In the neighborhood

A phone call kept me up to midnight. Fireworks in the street kept the cats hopping. The dog staring at me with imploring eyes. My wife slept through it all.

She had wanted me to stay up waiting for Milo, our 14-year-old, to make it home safely. He’d gone up to the Empire Plaza with his friends, all justice warriors who have been marching around our city all week. They had wanted to hang out, to take in the muggy evening.

Young kids were dancing in the street, their moms on one stoop, dads and uncles on the next one down. Food on grills smelled great, A table had been brought out with salads, a birthday cake with nine candles.


Lockdown was officially lifting. The George Floyd protests across the country had gained enough steam to overcome their initial sullying with looting, and an overwrought police crackdown. Dancing was in order.

We’d watched a documentary on the Panthers, then Fruitvale Station, which charted a similar episode in Oakland years ago. Now they’re calling Albany the new Oakland. There’s spirit here among the crumbling nineteenth-century streets.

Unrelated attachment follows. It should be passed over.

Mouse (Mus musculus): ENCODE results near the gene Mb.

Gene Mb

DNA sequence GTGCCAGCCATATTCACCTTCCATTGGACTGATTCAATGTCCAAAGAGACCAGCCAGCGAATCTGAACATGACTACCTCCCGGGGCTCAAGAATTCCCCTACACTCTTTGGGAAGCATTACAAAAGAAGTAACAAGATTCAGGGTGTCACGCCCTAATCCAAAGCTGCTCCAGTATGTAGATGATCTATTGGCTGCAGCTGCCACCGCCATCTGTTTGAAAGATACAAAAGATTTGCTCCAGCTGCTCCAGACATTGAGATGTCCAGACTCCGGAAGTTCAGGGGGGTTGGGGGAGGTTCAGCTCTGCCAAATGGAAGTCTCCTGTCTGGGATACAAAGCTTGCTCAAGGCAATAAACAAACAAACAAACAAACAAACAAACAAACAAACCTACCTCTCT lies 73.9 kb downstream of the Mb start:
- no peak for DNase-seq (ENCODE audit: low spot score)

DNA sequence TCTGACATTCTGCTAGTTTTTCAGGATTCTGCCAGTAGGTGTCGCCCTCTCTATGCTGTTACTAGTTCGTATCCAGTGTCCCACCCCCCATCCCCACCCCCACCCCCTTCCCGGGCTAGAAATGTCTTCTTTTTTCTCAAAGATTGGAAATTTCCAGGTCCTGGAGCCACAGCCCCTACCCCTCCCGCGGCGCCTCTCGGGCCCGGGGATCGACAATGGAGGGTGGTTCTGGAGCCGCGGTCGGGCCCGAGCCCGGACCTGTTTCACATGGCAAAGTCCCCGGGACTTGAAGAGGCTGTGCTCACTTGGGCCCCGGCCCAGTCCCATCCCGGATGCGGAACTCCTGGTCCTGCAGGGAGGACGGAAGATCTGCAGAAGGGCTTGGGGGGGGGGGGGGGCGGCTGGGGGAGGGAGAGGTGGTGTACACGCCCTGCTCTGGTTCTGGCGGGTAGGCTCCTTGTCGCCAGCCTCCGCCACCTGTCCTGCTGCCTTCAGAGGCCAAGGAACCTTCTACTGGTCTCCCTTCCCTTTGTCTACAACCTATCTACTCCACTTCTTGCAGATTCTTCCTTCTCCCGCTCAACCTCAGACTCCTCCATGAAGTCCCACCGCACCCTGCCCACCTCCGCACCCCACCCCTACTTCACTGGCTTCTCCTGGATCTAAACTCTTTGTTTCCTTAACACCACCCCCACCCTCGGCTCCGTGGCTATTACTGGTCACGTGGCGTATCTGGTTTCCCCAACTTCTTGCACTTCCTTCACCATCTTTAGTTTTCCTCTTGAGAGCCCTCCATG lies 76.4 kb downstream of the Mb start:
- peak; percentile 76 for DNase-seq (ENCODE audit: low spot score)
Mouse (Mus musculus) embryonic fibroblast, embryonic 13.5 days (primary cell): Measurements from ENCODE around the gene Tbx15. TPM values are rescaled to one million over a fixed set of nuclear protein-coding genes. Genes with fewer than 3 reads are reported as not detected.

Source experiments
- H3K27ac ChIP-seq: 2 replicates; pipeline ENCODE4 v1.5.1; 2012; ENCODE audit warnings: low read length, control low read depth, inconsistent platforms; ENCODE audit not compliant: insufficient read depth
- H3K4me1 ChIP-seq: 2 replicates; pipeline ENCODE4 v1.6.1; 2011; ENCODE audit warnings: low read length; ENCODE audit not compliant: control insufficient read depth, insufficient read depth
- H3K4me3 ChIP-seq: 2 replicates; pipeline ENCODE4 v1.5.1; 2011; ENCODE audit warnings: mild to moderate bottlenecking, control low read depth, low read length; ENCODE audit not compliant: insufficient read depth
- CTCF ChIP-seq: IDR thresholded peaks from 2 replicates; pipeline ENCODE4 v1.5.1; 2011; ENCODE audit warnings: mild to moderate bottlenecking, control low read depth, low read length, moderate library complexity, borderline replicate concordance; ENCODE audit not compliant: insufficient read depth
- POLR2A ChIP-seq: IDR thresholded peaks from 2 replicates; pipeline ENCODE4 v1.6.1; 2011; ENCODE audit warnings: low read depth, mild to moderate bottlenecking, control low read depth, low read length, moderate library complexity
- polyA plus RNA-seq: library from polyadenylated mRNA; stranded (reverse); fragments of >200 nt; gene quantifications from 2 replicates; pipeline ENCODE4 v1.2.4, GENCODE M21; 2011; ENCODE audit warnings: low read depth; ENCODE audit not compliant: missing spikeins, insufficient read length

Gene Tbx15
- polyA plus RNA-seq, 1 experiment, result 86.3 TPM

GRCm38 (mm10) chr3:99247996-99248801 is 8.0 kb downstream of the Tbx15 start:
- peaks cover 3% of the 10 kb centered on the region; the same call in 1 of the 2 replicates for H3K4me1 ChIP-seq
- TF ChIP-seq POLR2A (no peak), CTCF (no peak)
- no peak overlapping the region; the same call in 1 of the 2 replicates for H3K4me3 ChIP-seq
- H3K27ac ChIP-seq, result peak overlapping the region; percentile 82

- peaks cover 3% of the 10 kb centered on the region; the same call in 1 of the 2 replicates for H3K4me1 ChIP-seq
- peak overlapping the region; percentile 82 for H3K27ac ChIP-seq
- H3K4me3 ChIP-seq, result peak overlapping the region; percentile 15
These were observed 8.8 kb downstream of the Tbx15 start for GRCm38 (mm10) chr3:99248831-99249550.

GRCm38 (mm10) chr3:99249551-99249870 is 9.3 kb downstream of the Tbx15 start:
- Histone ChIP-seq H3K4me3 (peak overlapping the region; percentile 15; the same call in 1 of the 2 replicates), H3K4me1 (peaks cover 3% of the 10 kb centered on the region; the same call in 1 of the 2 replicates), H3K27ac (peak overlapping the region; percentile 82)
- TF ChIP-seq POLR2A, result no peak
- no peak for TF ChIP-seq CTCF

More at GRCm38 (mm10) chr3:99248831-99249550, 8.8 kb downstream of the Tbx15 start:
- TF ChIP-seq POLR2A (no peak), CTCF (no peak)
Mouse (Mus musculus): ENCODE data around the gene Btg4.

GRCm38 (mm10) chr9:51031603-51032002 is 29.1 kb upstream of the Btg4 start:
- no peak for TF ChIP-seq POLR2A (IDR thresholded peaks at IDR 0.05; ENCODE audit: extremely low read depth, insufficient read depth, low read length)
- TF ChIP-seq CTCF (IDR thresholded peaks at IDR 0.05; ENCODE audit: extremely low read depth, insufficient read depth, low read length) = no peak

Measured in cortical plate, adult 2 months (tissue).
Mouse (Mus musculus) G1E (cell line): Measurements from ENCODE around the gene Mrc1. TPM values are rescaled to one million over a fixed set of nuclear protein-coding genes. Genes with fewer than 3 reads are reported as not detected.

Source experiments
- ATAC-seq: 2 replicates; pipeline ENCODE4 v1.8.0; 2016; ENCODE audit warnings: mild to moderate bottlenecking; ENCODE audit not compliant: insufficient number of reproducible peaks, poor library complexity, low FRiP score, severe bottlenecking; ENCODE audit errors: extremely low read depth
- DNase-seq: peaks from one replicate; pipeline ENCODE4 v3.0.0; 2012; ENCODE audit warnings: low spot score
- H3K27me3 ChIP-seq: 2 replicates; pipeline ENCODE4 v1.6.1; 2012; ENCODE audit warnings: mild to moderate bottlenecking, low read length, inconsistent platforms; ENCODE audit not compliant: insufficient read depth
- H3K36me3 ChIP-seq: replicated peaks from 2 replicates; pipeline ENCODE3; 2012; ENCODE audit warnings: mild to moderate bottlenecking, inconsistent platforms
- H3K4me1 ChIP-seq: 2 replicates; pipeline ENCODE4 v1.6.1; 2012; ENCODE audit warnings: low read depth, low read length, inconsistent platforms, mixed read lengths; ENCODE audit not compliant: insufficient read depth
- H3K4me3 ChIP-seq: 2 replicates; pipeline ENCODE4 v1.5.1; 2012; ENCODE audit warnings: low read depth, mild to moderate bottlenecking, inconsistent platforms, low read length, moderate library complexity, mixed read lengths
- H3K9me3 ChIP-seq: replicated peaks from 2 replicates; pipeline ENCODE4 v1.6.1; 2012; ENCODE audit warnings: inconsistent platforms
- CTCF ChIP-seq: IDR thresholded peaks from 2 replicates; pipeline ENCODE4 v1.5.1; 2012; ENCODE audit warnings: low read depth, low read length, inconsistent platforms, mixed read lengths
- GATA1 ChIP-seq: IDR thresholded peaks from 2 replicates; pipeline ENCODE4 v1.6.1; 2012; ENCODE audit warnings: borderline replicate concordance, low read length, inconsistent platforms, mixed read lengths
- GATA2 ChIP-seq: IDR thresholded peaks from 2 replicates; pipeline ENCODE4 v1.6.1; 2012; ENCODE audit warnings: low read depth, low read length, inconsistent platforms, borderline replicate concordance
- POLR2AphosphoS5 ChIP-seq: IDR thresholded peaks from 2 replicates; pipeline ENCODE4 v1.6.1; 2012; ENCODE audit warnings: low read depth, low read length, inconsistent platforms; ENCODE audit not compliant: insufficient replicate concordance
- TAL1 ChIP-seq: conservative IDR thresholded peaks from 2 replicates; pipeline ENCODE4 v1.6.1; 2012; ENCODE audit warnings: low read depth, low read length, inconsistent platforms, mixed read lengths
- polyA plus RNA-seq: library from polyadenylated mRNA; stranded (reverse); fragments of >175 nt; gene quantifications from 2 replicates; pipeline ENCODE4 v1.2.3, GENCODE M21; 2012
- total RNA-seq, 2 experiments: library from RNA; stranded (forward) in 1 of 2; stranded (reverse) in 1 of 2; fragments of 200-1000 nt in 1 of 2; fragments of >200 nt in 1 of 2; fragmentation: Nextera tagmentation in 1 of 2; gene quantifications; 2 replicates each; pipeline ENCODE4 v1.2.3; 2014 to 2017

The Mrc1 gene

Milo made it home before midnight. His crowd’s happy to be in each others’ presence again. We parents are letting them all be a pod among themselves.

Everyone’s still wearing masks when marching, shopping, or venturing into neighborhoods not their own. No one wore one last night.

Milo said the folks across the street offered him some cake, but he chose a smoked turkey wing. I told him I was proud he made it home without nagging. And that we lived where we do now.

I think things’ll work out.

Read more installments of Village Voices by Paul Smart.

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